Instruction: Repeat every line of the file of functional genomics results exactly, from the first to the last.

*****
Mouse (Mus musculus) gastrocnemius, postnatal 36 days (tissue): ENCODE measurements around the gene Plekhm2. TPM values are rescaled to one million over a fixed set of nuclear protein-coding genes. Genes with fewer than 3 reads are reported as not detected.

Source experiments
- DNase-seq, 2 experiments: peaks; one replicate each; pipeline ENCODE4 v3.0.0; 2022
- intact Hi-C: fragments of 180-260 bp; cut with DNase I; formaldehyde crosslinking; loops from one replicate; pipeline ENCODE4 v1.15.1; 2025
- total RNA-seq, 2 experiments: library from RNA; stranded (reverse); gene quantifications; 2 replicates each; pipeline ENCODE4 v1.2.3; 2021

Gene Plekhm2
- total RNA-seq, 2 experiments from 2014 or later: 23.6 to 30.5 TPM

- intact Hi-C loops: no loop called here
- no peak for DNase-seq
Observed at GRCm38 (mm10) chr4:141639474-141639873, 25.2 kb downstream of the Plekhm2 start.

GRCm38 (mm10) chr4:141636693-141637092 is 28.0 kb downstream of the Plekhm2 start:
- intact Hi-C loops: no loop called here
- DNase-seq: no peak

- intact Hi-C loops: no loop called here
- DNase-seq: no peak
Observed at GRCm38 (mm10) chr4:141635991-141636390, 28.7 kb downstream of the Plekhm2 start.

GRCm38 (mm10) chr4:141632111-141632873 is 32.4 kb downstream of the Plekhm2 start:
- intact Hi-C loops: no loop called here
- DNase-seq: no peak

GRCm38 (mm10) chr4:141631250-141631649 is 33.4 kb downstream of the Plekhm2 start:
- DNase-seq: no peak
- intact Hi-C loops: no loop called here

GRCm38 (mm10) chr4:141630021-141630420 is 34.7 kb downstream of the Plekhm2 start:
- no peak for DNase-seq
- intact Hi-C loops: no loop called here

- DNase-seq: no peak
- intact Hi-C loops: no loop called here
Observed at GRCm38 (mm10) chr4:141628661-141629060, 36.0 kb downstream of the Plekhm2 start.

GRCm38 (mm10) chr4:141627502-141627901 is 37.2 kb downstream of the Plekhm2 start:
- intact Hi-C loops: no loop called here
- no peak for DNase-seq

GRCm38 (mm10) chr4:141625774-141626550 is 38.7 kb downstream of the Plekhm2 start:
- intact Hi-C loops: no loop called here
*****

Mouse (Mus musculus) gastrocnemius, postnatal 36 days (tissue): ENCODE measurements around the gene Plekhm2. TPM values are rescaled to one million over a fixed set of nuclear protein-coding genes. Genes with fewer than 3 reads are reported as not detected.

Source experiments
- DNase-seq, 2 experiments: peaks; one replicate each; pipeline ENCODE4 v3.0.0; 2022
- intact Hi-C: fragments of 180-260 bp; cut with DNase I; formaldehyde crosslinking; loops from one replicate; pipeline ENCODE4 v1.15.1; 2025
- total RNA-seq, 2 experiments: library from RNA; stranded (reverse); gene quantifications; 2 replicates each; pipeline ENCODE4 v1.2.3; 2021

Gene Plekhm2
- total RNA-seq, 2 experiments from 2014 or later: 23.6 to 30.5 TPM

- intact Hi-C loops: no loop called here
- no peak for DNase-seq
Observed at GRCm38 (mm10) chr4:141639474-141639873, 25.2 kb downstream of the Plekhm2 start.

GRCm38 (mm10) chr4:141636693-141637092 is 28.0 kb downstream of the Plekhm2 start:
- intact Hi-C loops: no loop called here
- DNase-seq: no peak

- intact Hi-C loops: no loop called here
- DNase-seq: no peak
Observed at GRCm38 (mm10) chr4:141635991-141636390, 28.7 kb downstream of the Plekhm2 start.

GRCm38 (mm10) chr4:141632111-141632873 is 32.4 kb downstream of the Plekhm2 start:
- intact Hi-C loops: no loop called here
- DNase-seq: no peak

GRCm38 (mm10) chr4:141631250-141631649 is 33.4 kb downstream of the Plekhm2 start:
- DNase-seq: no peak
- intact Hi-C loops: no loop called here

GRCm38 (mm10) chr4:141630021-141630420 is 34.7 kb downstream of the Plekhm2 start:
- no peak for DNase-seq
- intact Hi-C loops: no loop called here

- DNase-seq: no peak
- intact Hi-C loops: no loop called here
Observed at GRCm38 (mm10) chr4:141628661-141629060, 36.0 kb downstream of the Plekhm2 start.

GRCm38 (mm10) chr4:141627502-141627901 is 37.2 kb downstream of the Plekhm2 start:
- intact Hi-C loops: no loop called here
- no peak for DNase-seq

GRCm38 (mm10) chr4:141625774-141626550 is 38.7 kb downstream of the Plekhm2 start:
- intact Hi-C loops: no loop called here